The Bill: $666,000
15. Mexico - $37,000
The Chinese won't officially say what they're paying their gold medal winners this year. However, one chinese language sports magazine said it would be around $51,000 USD which is a slight step up from what they've paid in the past. So that sounds about right. And at that rate, with 38 gold medals and 56 gold medalists, the bill won't be cheap.
The Bill: $2,856,000
14. China - $51,000
South Africa won 3 gold medals in London—2 individual medals in swimming and one team medal in rowing, for a total of 6 gold medalists.
The Bill: $330,000
13. South Africa - $55,000
The French pay a hefty $65,000 for gold medals, and at London 2012 they won 11 of them. These included wins in men's handball and a swimming relay, though, so that brings their number of gold medalists up to 30.
The Bill: $1,950,000
12. France - $65,000
The Ukraine finished a respectable 12th in total medals with 20, and 6 of them were gold. One of those golds came in women's quadruple rowing, though, so there are 9 Ukrainian gold medalists.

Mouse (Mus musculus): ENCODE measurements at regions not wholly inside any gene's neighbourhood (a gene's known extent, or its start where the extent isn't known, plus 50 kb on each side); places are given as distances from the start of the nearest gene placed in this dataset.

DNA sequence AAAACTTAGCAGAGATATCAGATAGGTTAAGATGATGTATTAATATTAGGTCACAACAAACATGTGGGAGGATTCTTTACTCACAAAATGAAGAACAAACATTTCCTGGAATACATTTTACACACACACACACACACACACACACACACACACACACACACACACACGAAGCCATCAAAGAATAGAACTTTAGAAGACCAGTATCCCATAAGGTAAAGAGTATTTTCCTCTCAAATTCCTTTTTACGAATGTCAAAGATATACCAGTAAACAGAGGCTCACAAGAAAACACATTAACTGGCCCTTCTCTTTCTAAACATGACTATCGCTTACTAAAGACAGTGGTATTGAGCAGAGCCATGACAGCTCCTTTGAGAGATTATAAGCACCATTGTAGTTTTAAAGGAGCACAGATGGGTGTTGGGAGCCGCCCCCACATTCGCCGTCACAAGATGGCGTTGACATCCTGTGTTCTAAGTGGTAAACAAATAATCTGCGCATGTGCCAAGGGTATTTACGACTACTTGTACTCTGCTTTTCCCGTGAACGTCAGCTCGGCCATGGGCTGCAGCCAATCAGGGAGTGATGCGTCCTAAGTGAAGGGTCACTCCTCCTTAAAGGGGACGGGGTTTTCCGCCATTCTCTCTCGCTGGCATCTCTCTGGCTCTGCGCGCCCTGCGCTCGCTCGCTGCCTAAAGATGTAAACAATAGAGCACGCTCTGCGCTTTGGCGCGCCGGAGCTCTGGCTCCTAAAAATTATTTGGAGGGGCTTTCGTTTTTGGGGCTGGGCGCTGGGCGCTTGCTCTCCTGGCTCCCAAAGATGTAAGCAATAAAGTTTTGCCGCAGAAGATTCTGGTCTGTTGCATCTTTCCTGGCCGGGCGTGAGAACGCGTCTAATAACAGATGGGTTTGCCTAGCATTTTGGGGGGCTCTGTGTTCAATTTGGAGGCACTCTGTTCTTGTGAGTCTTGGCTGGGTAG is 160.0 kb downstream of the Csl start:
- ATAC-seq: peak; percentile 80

The Bill: $900,000
11. Ukraine - $100,000
Now we're getting to the serious spenders. Russia finished third in overall medals behind the USA and China with 82. However, the finished fourth in gold medals behind the USA, China, and Great Britain. Still, with wins in team sports like men's volleyball, synchronized swimming, and rhythmic gymnastics, that makes for 50 gold medalists. And at $135,000 a piece, they'll still be paying their champions a lot.
The Bill: $6,750,000
10. Russia - $135,000
Little Latvia only won three medalists in two events. But one of them was gold—Maris Strombergs in men's BMX.
The Bill: $172,000
9. Latvia - $172,000
Italy offers the largest gold medal bonus of any european country. And that's despite some dire economic circumstances—so you know they want it bad. This year they finished 10th in total medals and 8th in golds with 8. A few of those came in team events, like women's fencing, so that brings their number of gold medalists up to 16. So they'll be making a pretty large payout.